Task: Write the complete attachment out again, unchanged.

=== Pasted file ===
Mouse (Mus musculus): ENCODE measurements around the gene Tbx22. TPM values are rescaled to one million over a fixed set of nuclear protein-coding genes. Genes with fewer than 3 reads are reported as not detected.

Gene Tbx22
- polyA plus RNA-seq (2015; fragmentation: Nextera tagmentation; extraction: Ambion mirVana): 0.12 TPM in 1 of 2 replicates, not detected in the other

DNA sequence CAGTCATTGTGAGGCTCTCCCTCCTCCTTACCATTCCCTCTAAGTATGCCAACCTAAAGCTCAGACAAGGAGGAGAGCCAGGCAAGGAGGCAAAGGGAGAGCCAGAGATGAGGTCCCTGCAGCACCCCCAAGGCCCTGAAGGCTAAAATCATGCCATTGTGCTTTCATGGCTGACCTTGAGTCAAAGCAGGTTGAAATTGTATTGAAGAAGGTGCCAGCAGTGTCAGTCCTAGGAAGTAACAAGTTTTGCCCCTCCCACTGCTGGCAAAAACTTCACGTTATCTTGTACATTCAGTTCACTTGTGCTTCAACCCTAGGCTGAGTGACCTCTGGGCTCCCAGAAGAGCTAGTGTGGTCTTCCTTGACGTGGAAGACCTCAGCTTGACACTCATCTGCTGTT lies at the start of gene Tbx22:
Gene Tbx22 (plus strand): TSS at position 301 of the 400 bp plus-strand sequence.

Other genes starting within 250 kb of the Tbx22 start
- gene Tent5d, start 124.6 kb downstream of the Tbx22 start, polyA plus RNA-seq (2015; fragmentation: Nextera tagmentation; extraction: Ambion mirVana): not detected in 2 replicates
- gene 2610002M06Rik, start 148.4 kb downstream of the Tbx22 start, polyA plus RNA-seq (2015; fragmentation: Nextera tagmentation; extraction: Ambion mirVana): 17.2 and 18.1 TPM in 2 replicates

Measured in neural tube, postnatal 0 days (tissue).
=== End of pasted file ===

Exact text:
Mouse (Mus musculus): ENCODE measurements around the gene Tbx22. TPM values are rescaled to one million over a fixed set of nuclear protein-coding genes. Genes with fewer than 3 reads are reported as not detected.

Gene Tbx22
- polyA plus RNA-seq (2015; fragmentation: Nextera tagmentation; extraction: Ambion mirVana): 0.12 TPM in 1 of 2 replicates, not detected in the other

DNA sequence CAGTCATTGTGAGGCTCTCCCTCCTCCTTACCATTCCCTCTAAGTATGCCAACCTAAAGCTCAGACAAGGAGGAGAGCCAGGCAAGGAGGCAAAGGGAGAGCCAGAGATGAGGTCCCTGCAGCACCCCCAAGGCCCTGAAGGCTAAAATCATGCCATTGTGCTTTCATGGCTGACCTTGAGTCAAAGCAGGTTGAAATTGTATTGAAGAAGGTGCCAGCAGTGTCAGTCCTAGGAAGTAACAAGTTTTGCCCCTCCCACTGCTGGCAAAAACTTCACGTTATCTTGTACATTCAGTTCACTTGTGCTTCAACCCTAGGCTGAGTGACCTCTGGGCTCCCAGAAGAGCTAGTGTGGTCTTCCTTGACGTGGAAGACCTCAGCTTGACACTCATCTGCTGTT lies at the start of gene Tbx22:
Gene Tbx22 (plus strand): TSS at position 301 of the 400 bp plus-strand sequence.

Other genes starting within 250 kb of the Tbx22 start
- gene Tent5d, start 124.6 kb downstream of the Tbx22 start, polyA plus RNA-seq (2015; fragmentation: Nextera tagmentation; extraction: Ambion mirVana): not detected in 2 replicates
- gene 2610002M06Rik, start 148.4 kb downstream of the Tbx22 start, polyA plus RNA-seq (2015; fragmentation: Nextera tagmentation; extraction: Ambion mirVana): 17.2 and 18.1 TPM in 2 replicates

Measured in neural tube, postnatal 0 days (tissue).